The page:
The World Health Organization (WHO) plays a critical role in addressing various aspects of population health globally, including reproductive health, non-communicable diseases, health equity, women’s health and more. In our South-East Asia region, the WHO’s initiatives are particularly significant due to the diverse health challenges faced by the population.

As the Secretary General of the United Nations, Antonio Guterres, reminds us, “It is outrageous that well into the 21st century, around 800 women die needlessly every day in pregnancy and childbirth – the vast majority in developing countries. And in some places, legislative advances in tackling vital issues such as female genital mutilation risk going into reverse.”

Women form the backbone of societies by nurturing families, driving economies, and shaping the future. By empowering women with access to education, healthcare, and economic resources, we pave the way for a brighter future for all. Reproductive health and rights stand as the foundation of women’s empowerment. Access to comprehensive reproductive health services safeguards individual health and contributes to broader societal well-being. When women can make informed choices about their bodies and reproduction, they are better positioned to pursue education, careers, and fulfill their aspirations. Empowering the health and wellbeing of women is a strategic imperative for sustainable development, and a matter of morality. By investing in women’s health, from the girl child to the elderly, we invest in the prosperity of nations. 

The wellbeing of our children reflects the society we have built and the values we uphold. Each child deserves a childhood free from fear, abuse, and neglect. Violence against children knows no borders, affecting urban and rural areas alike, and cutting across socio-economic divides. Preventing violence against children, especially girls, is an urgent call towards a safer and more equitable world. WHO efforts to promote the prevention of violence include health sector responsiveness to recognize the causes of injuries, protection of victims of domestic violence, as well as ensuring that schools and communities are safe places to grow, live, and learn.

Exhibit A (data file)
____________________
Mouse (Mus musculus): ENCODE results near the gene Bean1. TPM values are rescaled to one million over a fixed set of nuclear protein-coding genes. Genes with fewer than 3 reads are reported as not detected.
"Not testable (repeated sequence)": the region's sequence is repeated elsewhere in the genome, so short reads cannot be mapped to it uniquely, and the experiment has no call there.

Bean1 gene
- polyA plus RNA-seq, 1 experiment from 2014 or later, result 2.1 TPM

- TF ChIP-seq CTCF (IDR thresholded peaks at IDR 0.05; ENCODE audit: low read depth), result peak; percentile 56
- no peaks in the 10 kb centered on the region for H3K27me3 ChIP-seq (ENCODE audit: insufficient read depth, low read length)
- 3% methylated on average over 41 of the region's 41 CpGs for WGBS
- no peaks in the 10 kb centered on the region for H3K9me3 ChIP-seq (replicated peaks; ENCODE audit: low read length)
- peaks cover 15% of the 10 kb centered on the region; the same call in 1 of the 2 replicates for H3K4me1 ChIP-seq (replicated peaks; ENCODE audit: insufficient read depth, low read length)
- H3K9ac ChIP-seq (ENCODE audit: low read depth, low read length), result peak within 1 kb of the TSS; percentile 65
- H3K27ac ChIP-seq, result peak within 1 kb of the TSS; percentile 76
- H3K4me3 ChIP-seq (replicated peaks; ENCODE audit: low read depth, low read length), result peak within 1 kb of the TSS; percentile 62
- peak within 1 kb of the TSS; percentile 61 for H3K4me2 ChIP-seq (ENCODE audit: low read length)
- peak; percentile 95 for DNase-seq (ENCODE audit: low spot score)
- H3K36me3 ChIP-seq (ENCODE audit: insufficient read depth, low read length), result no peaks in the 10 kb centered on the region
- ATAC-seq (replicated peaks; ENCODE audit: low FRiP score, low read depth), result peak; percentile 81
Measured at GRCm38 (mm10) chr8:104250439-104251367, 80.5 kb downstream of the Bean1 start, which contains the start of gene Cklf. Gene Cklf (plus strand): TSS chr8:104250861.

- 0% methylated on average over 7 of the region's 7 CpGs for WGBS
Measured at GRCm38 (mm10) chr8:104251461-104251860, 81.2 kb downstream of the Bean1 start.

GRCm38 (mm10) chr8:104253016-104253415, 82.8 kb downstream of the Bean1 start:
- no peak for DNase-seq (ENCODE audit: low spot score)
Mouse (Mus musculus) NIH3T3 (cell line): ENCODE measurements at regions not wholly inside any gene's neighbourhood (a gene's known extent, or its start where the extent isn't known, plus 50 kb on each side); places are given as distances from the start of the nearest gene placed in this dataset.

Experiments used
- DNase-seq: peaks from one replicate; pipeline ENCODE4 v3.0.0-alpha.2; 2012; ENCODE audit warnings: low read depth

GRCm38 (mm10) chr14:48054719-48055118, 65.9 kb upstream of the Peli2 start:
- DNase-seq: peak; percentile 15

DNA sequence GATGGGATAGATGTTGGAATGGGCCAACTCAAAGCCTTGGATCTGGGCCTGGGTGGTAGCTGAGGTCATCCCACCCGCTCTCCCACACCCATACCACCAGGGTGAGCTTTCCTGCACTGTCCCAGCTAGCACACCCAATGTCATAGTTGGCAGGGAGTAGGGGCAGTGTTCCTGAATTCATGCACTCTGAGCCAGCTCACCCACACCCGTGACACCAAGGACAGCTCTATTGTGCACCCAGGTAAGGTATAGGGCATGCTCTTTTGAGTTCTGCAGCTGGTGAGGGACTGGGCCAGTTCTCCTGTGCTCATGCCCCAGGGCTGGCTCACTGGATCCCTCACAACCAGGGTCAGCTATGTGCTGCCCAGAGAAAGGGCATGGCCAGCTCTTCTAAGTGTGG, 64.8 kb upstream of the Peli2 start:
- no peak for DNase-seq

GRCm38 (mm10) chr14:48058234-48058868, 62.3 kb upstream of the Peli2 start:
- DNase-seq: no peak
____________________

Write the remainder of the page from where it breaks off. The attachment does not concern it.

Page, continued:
A safe environment, in communities, schools, and urban spaces for children, especially the girl child, are important enabling factors for children to engage in physical activities. By promoting safe spaces and ensuring access to healthcare, we can empower our youth to lead healthy and fulfilling lives. We should prioritize creating safe and healthy urban spaces that promote physical activities and foster a sense of community.

On World Population Day 2024, allow me to reiterate that one of my five Strategic Priority areas deals specifically with improving the health of women and children.

Those who traditionally suffer from health inequality, such as girls and women, adolescents and vulnerable populations, are the drivers of sustainable development, and powerful agents of change. Strategic investments in the health of women and girls yield multiplicative and multigenerational benefits beyond health.

Meanwhile investments in adolescent health are essential for promoting healthy socio-economic development, and preventing health risks and problems before their onset. This supports the wellbeing of the youth of today – who are the human capital of tomorrow.

This World Population Day, let us remind ourselves of the task ahead, and recommit to achieving health equity for vulnerable populations, including women, children, the elderly, and marginalized communities through a participatory approach addressing health determinants. 

4) World Youth Skills Day

2024 Theme: Youth Skills for Peace and Development

In 2014, the United Nations General Assembly declared 15 July as World Youth Skills Day, to celebrate the strategic importance of equipping young people with skills for employment, decent work and entrepreneurship.